“Now, listen, you who say, “Today or tomorrow we will go to this or that city, spend an year there carry on business and make money.” Why, you do not even know what will happen tomorrow. What is your life? You are a mist that appears for a little while and then vanishes. Instead you ought to say “If it is the Lord’s will, we will live and do this or that” ~James 4:13-15
I know I posted this on my birthday but I’ve been thinking about it a lot this week.
Pre-corona, Jane, Mommy, and I were headed to Milford, New Hampshire for Bluebird to participate in the New England Inspirational Dance Collective hosted by my good friend, Robyn and her company Saving Grace. I was going to teach a master class and we had two pieces to perform in the culminating performance — a super cute premiere with prop chairs, swishy skirts + pointe shoes, and Ella Fitzgerald as well as our classic Beautiful Things. After that, Mommy and I were going to spend some time in NYC visiting my brother and sister-in-law, taking classes (me, not Mommy), scoping out a potential venue for a future show, and exploring like BFF adventure buddies do.
Needless to say, no one performed this weekend. Am I bummed? Of course! And if I’m honest, as a dancer, I get really sad thinking about the prospect of no performances (or at least performances like we’re used to) in the near future. It’s finally sinking it that life as we knew it, is no more.
I’m learning a few things.
It’s ok to grieve. From hangouts with friends to church gatherings to celebrating life milestones to jobs, we’ve all sustained significant loss over the past few weeks. I tend to either stuff my feelings down or rush past them to charge ahead and be a problem solver and move forward. But I’m recognizing that it’s ok to admit that “I really wanted to have that experience” or “I was excited about those plans.” And it’s ok to be sad about it; the feelings of loss are valid.
Yet, going back to the scripture in James, I’m also reminded that we serve an omniscient God. He’s ordained our days in eternity before we were even thought of. And if we believe that He is sovereign, then maybe we weren’t supposed to experience those things in the first place. We only have this current moment we find ourselves in—the future is not guaranteed — and maybe, just maybe, we’re exactly where He needs us to be.
On the flip side of things, we should also look at where we are going. How can we steward this time well? What can we cultivate now, that will only help us down the road? There’s a lot of discussion floating around the internet right now about the American addiction to productivity and inability to slow down — not quite talking about that (another discussion for another day). I’m thinking not just physically but spiritually. A friend of mine sent me the fruits of the Spirit the other day with a prayer to “tune into the frequency of holiness” (thanks, Hannah! You rock!). We can cultivate kindness, loving others, patience (oh patience, why art thou so hard?), good habits, regular words of encouragement, practicing joy, proclaiming hope and peace, gentleness, self-control (ooh, big one on so many fronts), and so much more.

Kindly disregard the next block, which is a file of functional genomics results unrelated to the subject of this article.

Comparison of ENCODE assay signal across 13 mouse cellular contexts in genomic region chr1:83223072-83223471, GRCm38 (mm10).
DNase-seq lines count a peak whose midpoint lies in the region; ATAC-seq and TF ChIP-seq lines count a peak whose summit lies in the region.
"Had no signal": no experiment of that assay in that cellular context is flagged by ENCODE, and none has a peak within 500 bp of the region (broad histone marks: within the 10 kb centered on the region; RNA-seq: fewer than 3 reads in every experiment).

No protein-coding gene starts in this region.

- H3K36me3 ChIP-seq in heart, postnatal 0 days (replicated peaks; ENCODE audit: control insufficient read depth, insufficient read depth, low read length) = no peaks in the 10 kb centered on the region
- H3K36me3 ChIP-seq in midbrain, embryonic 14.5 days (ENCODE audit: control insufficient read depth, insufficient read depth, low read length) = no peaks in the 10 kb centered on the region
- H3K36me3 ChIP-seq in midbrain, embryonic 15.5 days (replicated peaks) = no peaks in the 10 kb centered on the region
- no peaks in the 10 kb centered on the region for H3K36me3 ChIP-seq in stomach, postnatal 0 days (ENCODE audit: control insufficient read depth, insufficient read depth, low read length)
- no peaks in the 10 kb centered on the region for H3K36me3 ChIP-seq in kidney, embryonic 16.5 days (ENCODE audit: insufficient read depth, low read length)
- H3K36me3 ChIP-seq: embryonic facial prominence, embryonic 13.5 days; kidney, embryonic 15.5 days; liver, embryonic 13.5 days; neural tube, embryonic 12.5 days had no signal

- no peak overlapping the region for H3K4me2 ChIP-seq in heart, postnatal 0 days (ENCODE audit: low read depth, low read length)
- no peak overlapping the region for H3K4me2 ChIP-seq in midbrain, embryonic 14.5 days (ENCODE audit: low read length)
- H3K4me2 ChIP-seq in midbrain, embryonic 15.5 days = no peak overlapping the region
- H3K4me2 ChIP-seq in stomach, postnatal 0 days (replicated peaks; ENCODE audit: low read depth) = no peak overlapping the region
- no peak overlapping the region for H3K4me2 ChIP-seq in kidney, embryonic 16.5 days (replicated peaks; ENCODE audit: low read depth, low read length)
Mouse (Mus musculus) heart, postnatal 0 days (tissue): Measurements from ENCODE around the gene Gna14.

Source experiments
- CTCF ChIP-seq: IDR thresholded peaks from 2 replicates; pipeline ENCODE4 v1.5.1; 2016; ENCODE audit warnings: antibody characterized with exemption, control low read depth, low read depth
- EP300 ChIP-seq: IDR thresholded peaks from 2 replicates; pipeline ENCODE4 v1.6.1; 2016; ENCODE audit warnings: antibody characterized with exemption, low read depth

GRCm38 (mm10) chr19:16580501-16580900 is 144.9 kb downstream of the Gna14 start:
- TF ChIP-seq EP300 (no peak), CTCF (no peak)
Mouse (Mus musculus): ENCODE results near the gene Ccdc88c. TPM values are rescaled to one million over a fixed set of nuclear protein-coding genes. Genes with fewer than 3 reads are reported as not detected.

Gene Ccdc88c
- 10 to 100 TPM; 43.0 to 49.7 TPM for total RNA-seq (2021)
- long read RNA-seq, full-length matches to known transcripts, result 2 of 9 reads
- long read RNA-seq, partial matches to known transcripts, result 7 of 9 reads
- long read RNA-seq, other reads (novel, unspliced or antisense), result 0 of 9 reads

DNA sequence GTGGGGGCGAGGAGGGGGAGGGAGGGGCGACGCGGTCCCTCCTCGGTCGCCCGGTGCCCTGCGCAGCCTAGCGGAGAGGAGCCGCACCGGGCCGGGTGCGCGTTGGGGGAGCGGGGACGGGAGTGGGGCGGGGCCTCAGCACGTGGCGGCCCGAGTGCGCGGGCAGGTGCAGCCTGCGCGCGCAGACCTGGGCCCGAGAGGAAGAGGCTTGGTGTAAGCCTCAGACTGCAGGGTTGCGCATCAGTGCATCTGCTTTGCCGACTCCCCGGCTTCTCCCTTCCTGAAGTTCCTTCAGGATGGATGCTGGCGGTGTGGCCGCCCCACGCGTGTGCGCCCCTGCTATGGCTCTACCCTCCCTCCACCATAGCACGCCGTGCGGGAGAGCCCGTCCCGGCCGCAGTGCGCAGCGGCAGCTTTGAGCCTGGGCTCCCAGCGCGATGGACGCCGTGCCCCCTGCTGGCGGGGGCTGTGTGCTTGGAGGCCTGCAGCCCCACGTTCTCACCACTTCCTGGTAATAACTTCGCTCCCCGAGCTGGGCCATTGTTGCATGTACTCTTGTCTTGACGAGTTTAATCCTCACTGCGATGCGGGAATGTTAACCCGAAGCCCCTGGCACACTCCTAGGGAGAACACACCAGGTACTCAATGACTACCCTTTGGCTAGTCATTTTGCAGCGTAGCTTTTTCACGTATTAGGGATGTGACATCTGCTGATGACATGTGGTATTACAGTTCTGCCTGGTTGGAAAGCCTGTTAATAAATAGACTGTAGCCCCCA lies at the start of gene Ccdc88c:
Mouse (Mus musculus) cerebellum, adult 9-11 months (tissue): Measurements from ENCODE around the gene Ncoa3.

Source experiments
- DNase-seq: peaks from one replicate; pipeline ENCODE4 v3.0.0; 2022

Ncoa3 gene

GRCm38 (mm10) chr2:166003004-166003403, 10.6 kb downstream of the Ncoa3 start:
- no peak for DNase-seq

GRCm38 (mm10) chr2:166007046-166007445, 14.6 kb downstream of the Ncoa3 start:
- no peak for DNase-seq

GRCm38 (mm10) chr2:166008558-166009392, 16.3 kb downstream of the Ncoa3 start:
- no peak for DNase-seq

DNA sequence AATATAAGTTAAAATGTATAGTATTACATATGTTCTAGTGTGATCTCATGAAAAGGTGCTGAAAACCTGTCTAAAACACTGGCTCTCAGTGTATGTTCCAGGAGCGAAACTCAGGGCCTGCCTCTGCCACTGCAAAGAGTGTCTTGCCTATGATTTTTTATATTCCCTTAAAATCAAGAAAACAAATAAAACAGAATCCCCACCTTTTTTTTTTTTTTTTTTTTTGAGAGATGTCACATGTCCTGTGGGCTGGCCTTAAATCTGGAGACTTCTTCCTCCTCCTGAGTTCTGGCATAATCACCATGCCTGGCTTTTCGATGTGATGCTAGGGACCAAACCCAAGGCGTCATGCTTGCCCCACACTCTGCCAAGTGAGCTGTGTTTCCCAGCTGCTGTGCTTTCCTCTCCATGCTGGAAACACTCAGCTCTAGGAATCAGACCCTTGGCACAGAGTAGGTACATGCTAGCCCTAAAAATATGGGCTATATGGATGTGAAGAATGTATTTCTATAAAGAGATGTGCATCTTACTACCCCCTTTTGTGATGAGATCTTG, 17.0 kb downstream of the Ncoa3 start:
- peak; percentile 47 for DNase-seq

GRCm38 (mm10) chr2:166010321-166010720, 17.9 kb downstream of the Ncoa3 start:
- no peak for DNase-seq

Teach us to number our days that we may gain a heart of wisdom, Lord ~Psalm 90:12
Lastly, I’ve been praying and thinking about what it means to lead well in this time. Brainstorming ways for Bluebird Uncaged to continue to bring hope and dignity through dance when our previous business models have been absolutely blown out of the water (and most likely shattered for the next 12-18 months). On one hand, it’s scary but on the other, it’s refreshingly freeing. It’s forcing creativity, it’s forging a stronger community (check out this video collab we just released!) and facilitating more connections. I’m excitedly terrified to take some faith steps. (Would love your prayers).
“Everything’s just so weird,” Caleb and I keep saying to each other. Unprecedented is the fancy name for it, I gather. Yes, it’s weird, it’s unprecedented — but none of it is a surprise to God.
What are you grieving? What are you going to cultivate? How are you going to lead well? What are some faith-steps you need to courageously take?
May we trust Him. Let us grieve what might have been but not remain stuck there. Let us also gather the strength to pick up the pieces to move forward. Lord, give us the wisdom to make the most of every opportunity (Eph. 5:15,16) and let us cultivate goodness for the future. We trust you. Be glorified.